City Spotlight: The Mile End, Montréal
The Mile End, contrary to popular belief, is not a mile from any official landmark in Montréal. However, it was, the first important crossroads north of the tollgate at the city limits in 1792. It also lost its name for nearly a century and used to be home to the city’s booming garment district. When you walk north of Montréal’s iconic Park Mount Royal, but not too far East or West, you will happen upon it. At sunset, when the sky is sorbet colored, Park Avenue feels wider.
When you walk west along the train tracks, you can see the best view of the setting sun. In the Mile End, the dregs of downtown always feel far away. If you dip off Park onto Fairmount, St. Viateur, or Bernard, you will find bars, cafés, galleries and small shops. A friend’s rooftop or a patch of grass will offer solace in summer; a café or pub will warm you in winter. The establishments all carry a different air, as do the district’s residents. But, nothing feels out of place and everyone seems to fit in. Here, you can choose a grocery shop for your mood, and in a few months time, the shop-owner will know you by name.
The neighborhood has been recognized, internationally, for its music scene since the 1980’s: Arcade Fire, Bran Van 3000 and Grimes started world famous careers here. Many successful record labels have sprung up in the meantime, such as Arbutus Records and Constellation Records. Small galleries and artist-run centers crop up too, only to be quickly filled with local art. Drawn and Quarterly is the neighborhood’s own famous independent publishing house, while Phonopolis is the neighbourhood record shop.
There is one neighbourhood florist, she will give you a crystal or a small buddha, if you are lucky. The pace of life in the Mile End seduces. Parents pull their children on sleds. Hasidic men bustle to temple, their children play freely in groups. Young musicians and artists drift in and out. Low rents reel people in. The neighbourhood’s creative energy has its own ebbs and flows. The obstacle of money does not infringe on creative practices. Nothing feels unfeasible when you are surrounded by the eager and the talented, and do not have to pay through the nose for accommodation or a studio.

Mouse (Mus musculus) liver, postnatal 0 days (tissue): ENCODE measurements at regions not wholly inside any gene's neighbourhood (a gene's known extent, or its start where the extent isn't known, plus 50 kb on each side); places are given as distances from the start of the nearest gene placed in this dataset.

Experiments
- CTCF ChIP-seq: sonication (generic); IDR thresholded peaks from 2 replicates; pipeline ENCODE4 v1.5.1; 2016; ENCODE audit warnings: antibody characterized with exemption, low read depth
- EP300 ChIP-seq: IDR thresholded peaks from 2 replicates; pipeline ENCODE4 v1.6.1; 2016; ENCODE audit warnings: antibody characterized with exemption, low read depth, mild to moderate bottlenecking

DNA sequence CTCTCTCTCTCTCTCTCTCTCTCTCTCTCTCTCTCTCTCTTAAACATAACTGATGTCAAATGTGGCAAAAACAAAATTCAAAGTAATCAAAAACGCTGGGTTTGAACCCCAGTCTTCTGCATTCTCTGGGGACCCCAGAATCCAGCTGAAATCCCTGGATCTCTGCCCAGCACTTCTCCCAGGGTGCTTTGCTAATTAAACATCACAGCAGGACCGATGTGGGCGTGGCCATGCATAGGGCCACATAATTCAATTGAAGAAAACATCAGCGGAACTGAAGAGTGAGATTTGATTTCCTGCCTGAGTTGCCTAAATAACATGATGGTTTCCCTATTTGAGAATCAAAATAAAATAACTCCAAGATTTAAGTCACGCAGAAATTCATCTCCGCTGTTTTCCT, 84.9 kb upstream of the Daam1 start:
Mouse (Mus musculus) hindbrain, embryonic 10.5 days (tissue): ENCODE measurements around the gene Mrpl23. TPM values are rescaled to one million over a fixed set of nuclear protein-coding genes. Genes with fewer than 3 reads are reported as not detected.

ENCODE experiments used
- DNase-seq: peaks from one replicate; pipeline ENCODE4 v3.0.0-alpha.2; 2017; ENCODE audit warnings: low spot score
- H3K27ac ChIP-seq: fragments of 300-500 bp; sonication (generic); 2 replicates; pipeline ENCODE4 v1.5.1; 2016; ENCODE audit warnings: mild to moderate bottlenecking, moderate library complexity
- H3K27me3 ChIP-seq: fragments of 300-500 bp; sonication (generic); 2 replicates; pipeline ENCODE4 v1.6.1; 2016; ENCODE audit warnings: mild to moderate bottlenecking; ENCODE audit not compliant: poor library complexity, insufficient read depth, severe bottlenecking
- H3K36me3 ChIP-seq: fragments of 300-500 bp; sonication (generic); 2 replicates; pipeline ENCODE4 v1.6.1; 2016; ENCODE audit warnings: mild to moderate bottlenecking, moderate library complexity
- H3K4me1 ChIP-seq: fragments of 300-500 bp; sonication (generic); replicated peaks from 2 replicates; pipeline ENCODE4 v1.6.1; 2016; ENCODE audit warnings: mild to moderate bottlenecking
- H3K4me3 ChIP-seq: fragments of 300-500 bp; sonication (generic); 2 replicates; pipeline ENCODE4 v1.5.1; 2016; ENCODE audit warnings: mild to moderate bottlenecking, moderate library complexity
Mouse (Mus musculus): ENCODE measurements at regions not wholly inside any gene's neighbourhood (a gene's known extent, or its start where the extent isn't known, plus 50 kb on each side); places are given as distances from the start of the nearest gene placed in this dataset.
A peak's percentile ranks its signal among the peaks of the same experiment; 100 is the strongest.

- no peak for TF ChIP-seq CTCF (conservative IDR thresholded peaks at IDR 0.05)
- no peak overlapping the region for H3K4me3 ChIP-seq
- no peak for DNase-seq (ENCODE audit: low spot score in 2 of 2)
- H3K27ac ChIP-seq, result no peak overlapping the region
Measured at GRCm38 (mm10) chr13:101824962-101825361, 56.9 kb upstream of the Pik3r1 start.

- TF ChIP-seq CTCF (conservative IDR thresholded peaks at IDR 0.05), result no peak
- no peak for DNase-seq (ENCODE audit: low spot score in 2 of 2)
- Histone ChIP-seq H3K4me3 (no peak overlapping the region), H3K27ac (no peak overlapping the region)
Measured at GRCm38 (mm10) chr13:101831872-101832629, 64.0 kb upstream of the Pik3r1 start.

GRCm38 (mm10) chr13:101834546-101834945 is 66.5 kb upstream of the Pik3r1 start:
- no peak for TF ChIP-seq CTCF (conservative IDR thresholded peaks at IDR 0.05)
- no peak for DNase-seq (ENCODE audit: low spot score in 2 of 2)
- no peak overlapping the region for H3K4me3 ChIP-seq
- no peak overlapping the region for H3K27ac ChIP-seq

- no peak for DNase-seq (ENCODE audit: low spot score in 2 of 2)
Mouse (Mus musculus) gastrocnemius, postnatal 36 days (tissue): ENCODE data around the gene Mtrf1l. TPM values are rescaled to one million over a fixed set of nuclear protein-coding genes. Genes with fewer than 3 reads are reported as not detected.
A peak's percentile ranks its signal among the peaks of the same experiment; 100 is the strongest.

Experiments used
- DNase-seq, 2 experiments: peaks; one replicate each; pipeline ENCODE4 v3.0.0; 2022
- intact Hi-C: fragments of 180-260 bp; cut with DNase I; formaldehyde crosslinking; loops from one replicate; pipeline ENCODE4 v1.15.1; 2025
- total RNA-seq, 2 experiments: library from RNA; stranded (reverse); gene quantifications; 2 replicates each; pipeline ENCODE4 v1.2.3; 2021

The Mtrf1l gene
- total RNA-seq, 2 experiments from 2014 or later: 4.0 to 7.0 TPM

At one point most residents of the Mile End did not speak English, or French. A mix of immigrant populations settled here long before the students and Anglo-artists, who still come for the artistic community, the cheap studio space and the affordable rent. Today, many young families live here too. The array of privately owned establishments offers a mix of the new and longstanding cultural influences, which is perhaps the best thing about the neighborhood.
It is diverse and dense. It is not uncommon to overhear a Greek man and a French man switch between English and French as they discuss Latin politics over Italian espresso. Sub-cultures collide in dark after-hours music venues. Queer dance bars, vintage stores, temples and schools neighbour each other.
Unlike many quickly gentrifying neighborhoods, the Mile End is quaint and quiet enough to still feel intimate as it transforms over time. You can still feel near to alone in many of the local parks, but you may run into a friend on any given street corner on your way home. Later that day, you may hear several different languages in the span of a few minutes.
In the Mile End, there is a sense of people living close together, but not competitively. The bakeries like the bookstores seem to quietly rely on and find pride in their differences, as do those that call this neighborhood home. What results is an odd form of harmony, a neighbourhood that seems to accept its ebbs and flows as markers of time, rather than signifiers of capitalist growth or decline.
by Zoe Koke
Gloobbi Contributor based in Montréal